In soccer the only formal epidemiological evaluation of headgear in the literature was conducted by Delaney and colleagues (2008), who reported that among Canadian male and female soccer players ages 12 to 17 (n=278) those who did not use headgear were 2.6 times more likely to sustain a concussion than those who did. However, there are important methodological limitations to this study that bias its conclusions. The most important of these is the fact that the use of protective headgear was not randomized so that the headgear may have been used by those who felt they were at risk due to their style of play or occurrence of previous concussions. Furthermore, the outcomes were all obtained via self-report using unvalidated tools (Delaney et al., 2008; Navarro, 2011).
In sum, epidemiological evidence that helmets and other protective devices actually reduce the risk of concussions is lacking. Carefully controlled epidemiological studies are needed to further evaluate these devices’ potential for protection.
Organizations such as the National Operating Committee on Standards for Athletic Equipment (NOCSAE) and ASTM International (formerly the American Society for Testing and Materials) have developed helmet standards that specify test protocols and quantitative impact criteria such as the Head Injury Criterion or the Severity Index (see Gadd, 1966; Versace, 1971). These standards are performance standards and do not specify materials or design. They are often sport-specific, and some have different tolerance thresholds for youth helmets than for adult helmets. Such standards were developed initially to prevent skull fracture, and at their core they remain true to that mission today. Many of the standards include a drop test of the helmet with a humanoid headform at specified impact locations and velocities and require that the headform experience linear acceleration below a prescribed threshold known to cause fracture. None of these standards incorporate a measure of rotational acceleration, nor do they include a test protocol that would probe the ability of the helmet to mitigate rotational forces that, as described above, have been shown to cause concussion.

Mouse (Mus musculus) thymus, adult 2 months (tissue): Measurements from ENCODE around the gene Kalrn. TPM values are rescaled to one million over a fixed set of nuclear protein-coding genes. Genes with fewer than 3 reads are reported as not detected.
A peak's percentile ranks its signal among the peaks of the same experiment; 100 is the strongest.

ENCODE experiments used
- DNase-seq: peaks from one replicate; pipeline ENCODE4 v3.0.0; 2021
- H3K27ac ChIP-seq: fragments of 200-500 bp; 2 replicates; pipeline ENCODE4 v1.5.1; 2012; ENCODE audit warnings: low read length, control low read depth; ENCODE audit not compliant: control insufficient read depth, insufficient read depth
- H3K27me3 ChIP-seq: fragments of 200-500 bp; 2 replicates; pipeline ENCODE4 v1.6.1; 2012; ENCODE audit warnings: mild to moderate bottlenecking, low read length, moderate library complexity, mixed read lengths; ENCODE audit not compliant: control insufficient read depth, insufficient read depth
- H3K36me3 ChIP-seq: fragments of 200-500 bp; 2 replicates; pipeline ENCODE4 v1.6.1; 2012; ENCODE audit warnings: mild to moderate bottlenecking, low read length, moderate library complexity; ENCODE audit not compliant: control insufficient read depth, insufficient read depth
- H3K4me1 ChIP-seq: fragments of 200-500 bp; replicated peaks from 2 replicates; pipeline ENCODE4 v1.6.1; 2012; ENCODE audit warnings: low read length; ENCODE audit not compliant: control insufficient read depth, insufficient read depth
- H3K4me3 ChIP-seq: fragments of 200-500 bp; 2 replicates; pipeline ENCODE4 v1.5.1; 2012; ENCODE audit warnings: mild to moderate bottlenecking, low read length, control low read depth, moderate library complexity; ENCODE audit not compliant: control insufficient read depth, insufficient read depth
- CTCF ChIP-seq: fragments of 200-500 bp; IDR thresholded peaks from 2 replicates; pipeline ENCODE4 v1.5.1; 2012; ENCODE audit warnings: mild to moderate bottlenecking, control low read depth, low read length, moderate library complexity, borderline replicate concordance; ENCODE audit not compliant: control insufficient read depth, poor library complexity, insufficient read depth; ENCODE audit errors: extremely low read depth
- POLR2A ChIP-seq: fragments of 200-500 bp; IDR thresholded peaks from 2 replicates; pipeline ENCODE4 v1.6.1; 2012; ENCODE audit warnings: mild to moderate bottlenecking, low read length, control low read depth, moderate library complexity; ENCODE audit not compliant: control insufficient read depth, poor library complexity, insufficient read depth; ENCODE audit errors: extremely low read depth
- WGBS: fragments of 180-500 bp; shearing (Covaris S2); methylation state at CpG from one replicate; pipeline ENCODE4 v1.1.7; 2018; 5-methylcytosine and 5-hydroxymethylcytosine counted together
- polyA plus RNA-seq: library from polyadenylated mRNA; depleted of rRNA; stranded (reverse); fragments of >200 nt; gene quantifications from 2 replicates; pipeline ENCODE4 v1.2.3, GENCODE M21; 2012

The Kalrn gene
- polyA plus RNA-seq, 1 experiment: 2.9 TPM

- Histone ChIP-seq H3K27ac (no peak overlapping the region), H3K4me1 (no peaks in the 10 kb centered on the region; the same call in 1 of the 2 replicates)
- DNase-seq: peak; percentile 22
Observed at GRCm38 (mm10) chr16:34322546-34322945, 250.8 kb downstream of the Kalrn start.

There is considerable controversy among experts on the relevance of these test standards for concussion prevention. There are advocates of this testing methodology who claim that reductions in linear acceleration lead to reductions in angular acceleration and therefore holding helmets to a linear acceleration–based standard decreases the risk of concussions (Rowson and
Duma, 2011). There are others who point out that, as highlighted above, linear and rotational acceleration are not always correlated—particularly in the oblique and non-centroidal impacts that occur often on the playing field—and that any helmet standard or rating system that relies solely on reducing linear acceleration will be limited (Forero Rueda et al., 2011; Halldin et al., 2001; McIntosh et al., 2011).
In addition to testing standards for helmets, helmet rating systems have also begun to emerge. One is the STAR rating system, developed by engineers at Virginia Tech. It is a quantitative metric for rating football helmets that combines concussion injury risk and a theoretical distribution of head impact exposure by impact direction and severity with a helmet’s linear acceleration response from NOCSAE-like drop tests at various impact locations and drop heights (Rowson and Duma, 2011).